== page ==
@Ken Brown, The last realtor I did a home for (I’ve only done 5 jobs so far…very slow go for me) had me shoot a 1300 sq. ft. home and asked for at least 25 pics. I suggested that might be a bit excessive (in retrospect it wasn’t) but she told me that on Realtor.com, the listing come up based upon the number of photos. Interesting. So her 25 pics would show above one with 24 for a given search criteria. I cannot confirm this but I complied.

    As an aside, the last two jobs both went under contract in less than 3 weeks. I sure wish I could ‘prove’ it was the pics I took and my Virtual Tour. Now that would be nice!

  • @Ken Brown… I probably hold some sort of record but I got 25 photos for MLS and a tour on vacant land! It was last month and my personal listing (not a photography client/realtor’s listing) so it was a bit of a personal challenge to do it – but I succeeded. It was 10 acres fenced for horses but no structures on it. In reality, I was doing my best to impress the owner because I want to list his house, stables, paddocks and show track. Here is the tour. http://tours.imagesforrealestate.com/132867?a=1

  • @Chet

    On Realtor.com, homes at the same price will indeed sort by number of images. But then again, if a showcase member listed another home at the same price as your client, they would get to post 36 images. 🙂

  • @Jeff…….learn something new every day!

    For those of you curious about this 1200 sq.ft home shot on an awful rainy day (all the windows fogged up) and promise not to tear me up too much, you can see the VT (slide show) I put together. Two of these bedrooms are so small I had to stand in the closet to with my 16mm to even get anything. It was raining pretty hard when I did the outside shots! OK, enough excuses 🙂

    The only hi-res version is on YouTube: http://www.youtube.com/watch?v=u4ESzrnn1qY

  • @Chet, There is a sort criteria on Realtor.com based on number of pictures, but the default sort is based on newest listed (that might be based on my last visit and not actually a default). I don’t think that I have ever sorted based on the number of pictures on any service while searching. I always want to deliver the best pictures that I can and 25 photos for $125-$150 isn’t going to pay well enough. I am trying to keep my time per job at no more than 3 hours total so I can handle up to three jobs per day. At 25 pictures, my workflow will have to get much faster to be able to deliver 25/job and still get sleep. Scott Hargis recently posted on article on his blog about always doing your best work regardless of the dollar amount. I heartily agree that it is best practice to always deliver your best effort on every job that you do, but I also feel that good business practice dictates that you can’t provide $500 worth of service on jobs that pay $100 and stay in business. By calculating the quantity of work you can do for a given price point at your best quality level, you will have a good idea of what you can charge. For me, I need to stay around 15 delivered pictures at a $150 price point. I can always change that as I get faster and it still leaves me cushion when I do need to deliver a few more pictures to cover the property or take more time to get the right shots. It’s great to hear that the properties you shot may sell fast. Claim the credit whether you can prove it or not 😉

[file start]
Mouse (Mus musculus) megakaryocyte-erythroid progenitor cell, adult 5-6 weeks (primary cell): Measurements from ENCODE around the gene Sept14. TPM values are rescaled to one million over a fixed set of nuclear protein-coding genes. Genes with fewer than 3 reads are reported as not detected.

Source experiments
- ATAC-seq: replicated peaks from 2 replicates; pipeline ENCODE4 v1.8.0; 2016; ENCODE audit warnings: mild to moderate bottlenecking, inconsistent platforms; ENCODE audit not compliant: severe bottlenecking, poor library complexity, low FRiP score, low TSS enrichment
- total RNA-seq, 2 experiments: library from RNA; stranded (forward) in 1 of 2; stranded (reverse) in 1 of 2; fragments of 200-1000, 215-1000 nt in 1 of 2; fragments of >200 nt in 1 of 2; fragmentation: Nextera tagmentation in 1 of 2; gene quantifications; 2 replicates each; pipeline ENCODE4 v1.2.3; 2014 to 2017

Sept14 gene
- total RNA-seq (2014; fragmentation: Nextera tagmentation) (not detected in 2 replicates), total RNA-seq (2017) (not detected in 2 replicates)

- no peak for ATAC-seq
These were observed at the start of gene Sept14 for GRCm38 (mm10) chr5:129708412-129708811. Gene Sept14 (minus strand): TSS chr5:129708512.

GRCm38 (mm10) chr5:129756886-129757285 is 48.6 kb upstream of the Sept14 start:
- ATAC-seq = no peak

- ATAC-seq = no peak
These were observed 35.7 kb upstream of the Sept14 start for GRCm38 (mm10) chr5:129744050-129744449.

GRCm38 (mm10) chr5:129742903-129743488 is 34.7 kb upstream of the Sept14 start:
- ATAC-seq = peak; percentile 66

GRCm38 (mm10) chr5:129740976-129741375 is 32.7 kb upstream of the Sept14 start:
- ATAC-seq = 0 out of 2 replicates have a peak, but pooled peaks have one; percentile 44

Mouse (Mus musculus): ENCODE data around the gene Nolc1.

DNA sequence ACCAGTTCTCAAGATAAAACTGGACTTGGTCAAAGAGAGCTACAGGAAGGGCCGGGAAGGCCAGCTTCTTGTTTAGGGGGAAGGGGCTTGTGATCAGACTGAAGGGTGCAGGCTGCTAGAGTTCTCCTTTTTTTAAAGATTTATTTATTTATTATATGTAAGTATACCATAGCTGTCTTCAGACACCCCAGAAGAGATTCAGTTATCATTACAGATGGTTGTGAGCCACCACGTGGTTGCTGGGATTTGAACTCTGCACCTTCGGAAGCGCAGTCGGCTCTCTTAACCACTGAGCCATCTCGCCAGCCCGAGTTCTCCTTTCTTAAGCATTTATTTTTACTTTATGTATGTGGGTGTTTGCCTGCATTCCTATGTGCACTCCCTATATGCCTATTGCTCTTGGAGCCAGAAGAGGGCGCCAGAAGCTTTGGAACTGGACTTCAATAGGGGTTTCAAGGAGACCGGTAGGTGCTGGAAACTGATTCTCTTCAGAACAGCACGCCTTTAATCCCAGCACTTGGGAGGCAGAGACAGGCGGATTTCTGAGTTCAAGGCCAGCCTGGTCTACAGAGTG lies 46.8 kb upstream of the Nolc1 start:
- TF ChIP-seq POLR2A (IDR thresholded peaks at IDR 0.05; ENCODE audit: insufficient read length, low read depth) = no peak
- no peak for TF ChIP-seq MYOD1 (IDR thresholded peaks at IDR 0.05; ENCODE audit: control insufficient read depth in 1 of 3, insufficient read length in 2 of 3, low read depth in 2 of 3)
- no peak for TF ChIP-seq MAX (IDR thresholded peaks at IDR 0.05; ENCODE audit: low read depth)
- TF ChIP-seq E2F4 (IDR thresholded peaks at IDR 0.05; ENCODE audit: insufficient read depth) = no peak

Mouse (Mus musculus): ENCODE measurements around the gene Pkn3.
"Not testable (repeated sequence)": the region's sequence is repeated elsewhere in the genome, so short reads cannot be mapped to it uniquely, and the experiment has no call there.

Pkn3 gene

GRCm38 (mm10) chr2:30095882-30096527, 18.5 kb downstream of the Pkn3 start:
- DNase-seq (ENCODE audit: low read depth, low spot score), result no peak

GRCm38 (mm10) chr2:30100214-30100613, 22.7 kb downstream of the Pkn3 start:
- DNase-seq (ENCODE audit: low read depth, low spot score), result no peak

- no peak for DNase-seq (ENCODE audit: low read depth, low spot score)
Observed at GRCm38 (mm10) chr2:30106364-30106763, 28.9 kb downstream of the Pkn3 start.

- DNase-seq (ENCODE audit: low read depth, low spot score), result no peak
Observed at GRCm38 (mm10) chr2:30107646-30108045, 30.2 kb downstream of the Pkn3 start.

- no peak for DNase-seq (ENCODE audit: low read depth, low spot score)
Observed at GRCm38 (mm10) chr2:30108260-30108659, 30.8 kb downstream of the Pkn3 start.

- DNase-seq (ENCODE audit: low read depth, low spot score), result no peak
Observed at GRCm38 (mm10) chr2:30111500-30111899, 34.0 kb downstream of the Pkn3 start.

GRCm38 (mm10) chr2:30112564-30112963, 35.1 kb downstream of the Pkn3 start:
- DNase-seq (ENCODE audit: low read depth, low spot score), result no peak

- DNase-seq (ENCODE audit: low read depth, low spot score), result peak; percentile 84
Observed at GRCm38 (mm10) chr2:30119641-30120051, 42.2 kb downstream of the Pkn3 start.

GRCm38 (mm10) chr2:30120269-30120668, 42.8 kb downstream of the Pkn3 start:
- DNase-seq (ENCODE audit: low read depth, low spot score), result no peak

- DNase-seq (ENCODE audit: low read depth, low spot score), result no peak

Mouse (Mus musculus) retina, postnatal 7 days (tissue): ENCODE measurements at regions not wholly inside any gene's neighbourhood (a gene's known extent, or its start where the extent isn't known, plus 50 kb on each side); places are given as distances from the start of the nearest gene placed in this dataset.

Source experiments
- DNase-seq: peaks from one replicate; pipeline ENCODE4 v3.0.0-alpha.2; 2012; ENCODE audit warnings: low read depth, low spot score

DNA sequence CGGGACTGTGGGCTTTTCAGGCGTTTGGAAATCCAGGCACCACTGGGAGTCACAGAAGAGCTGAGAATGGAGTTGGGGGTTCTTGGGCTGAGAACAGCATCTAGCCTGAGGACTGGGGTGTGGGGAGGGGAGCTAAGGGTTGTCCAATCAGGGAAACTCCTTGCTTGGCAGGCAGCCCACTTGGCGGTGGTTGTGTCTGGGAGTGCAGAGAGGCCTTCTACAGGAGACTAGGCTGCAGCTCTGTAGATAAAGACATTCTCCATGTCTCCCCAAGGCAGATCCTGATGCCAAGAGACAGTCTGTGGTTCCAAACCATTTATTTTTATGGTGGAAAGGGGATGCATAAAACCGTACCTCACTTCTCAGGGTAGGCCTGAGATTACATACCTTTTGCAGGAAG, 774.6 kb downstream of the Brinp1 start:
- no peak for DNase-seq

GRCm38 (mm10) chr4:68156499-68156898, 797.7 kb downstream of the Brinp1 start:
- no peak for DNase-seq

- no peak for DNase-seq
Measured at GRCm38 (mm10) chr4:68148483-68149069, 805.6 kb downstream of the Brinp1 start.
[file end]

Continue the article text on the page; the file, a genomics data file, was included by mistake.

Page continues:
@LarryG, I bet your customer was very happy. The property looks to be quite nice. 25 pictures is certainly over the top for vacant land. I’d need a map of your shooting locations to make sense of all the pictures in relation to the layout. Hopefully the effort on the horse paddocks will get you the contract on the other photography. I’m out in the desert and it’s very easy to shoot vacant property since it all looks the same and I can just drive to the end of the street to take representative pictures of any patch of land. j/k. The agents grab screen shots from Google Maps or Google Earth and draw an outline of the property boundaries. I’m not sure if that’s within Google usage permissions, but the same agents use Street View photos of homes for NOD and foreclosure properties. I’ve never been asked to photograph vacant land or even asked what I would charge. I would try to find the actual lot for a picture. I am guessing that if I was ever asked they would want me to do it for the price of a Big Mac combo. I’ll hold out for a Six Dollar Burger meal at Carl’s.

  • @Chet, don’t let your panning/zooming effect stop before you have made the transition to the next shot. In the same vein, make sure the effect is moving as you enter the next frame. Have you tried fitting in static pictures? You can keep the motion going by fading in/out a text description of the room or property.

  • @Ken – Yes, I noticed that too – after the fact. I never leave a frame stopped but this one slipped by. I could have re-made it (rather quickly) but didn’t this time. Funny you would catch that! It’s is annoying- isn’t it! I don’t know but this realtor insisted so being her first job, I just did it. Oh well, if I ever get so busy that my workflow gets to be a problem, well that would be nice. I’m not trying (yet) to make a living at this….I’m trying to get good at it so when I retire I can be up to speed. Thanks for the comments!

  • I believe that every business or firm need healthy Marketing in this time. Because, competition is too high in market to sell your product. And, for that above tips are quite interesting for that evolution. So, I like to read that how important Property or Real Estate marketing.